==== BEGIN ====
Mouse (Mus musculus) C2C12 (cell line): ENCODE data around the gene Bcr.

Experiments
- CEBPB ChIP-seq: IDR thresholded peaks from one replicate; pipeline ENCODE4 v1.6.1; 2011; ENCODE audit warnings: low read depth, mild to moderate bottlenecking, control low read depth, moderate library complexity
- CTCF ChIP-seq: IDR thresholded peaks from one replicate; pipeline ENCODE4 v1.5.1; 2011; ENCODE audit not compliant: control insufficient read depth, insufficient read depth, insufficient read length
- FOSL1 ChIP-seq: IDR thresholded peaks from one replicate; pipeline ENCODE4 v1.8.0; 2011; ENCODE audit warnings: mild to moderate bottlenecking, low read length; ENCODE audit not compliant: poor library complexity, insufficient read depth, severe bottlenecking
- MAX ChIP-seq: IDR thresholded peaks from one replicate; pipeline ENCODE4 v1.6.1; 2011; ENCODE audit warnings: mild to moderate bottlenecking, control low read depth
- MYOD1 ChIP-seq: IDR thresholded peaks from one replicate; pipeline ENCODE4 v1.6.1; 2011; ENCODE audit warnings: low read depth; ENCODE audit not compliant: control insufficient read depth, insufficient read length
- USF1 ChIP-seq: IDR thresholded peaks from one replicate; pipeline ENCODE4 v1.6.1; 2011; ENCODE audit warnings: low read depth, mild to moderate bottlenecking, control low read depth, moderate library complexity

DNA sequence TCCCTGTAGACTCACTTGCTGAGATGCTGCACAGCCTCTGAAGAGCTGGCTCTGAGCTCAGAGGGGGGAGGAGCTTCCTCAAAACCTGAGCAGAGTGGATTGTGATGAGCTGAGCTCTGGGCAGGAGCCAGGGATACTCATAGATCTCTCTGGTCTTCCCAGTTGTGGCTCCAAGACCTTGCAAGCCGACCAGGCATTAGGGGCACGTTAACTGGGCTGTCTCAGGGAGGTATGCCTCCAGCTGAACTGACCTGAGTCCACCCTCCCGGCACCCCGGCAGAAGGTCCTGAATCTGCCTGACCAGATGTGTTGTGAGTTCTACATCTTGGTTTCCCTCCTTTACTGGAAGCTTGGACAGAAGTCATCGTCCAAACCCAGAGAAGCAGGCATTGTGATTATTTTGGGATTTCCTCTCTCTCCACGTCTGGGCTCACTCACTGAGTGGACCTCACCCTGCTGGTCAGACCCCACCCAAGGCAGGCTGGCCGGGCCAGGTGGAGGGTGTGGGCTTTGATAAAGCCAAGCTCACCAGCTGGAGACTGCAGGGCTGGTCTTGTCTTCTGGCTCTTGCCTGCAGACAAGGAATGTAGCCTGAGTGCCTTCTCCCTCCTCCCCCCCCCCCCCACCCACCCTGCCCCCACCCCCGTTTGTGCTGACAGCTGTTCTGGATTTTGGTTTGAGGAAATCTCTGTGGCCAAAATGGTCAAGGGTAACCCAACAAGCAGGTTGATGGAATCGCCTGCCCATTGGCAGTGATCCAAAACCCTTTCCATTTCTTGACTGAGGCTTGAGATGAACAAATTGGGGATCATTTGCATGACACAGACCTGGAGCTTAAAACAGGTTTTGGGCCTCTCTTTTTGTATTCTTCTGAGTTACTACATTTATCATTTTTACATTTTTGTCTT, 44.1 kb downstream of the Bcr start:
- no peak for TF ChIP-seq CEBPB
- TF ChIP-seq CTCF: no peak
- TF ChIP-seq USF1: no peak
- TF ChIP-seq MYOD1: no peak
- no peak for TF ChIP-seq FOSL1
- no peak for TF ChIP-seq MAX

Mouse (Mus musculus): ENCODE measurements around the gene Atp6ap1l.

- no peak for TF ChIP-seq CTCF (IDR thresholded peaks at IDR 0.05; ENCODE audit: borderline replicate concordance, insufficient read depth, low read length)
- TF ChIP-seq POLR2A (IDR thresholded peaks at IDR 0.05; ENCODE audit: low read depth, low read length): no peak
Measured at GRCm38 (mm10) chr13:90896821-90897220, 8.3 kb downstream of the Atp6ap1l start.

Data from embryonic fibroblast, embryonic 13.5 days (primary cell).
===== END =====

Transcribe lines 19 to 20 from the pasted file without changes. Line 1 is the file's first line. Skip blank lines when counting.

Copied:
Measured at GRCm38 (mm10) chr13:90896821-90897220, 8.3 kb downstream of the Atp6ap1l start.

Data from embryonic fibroblast, embryonic 13.5 days (primary cell).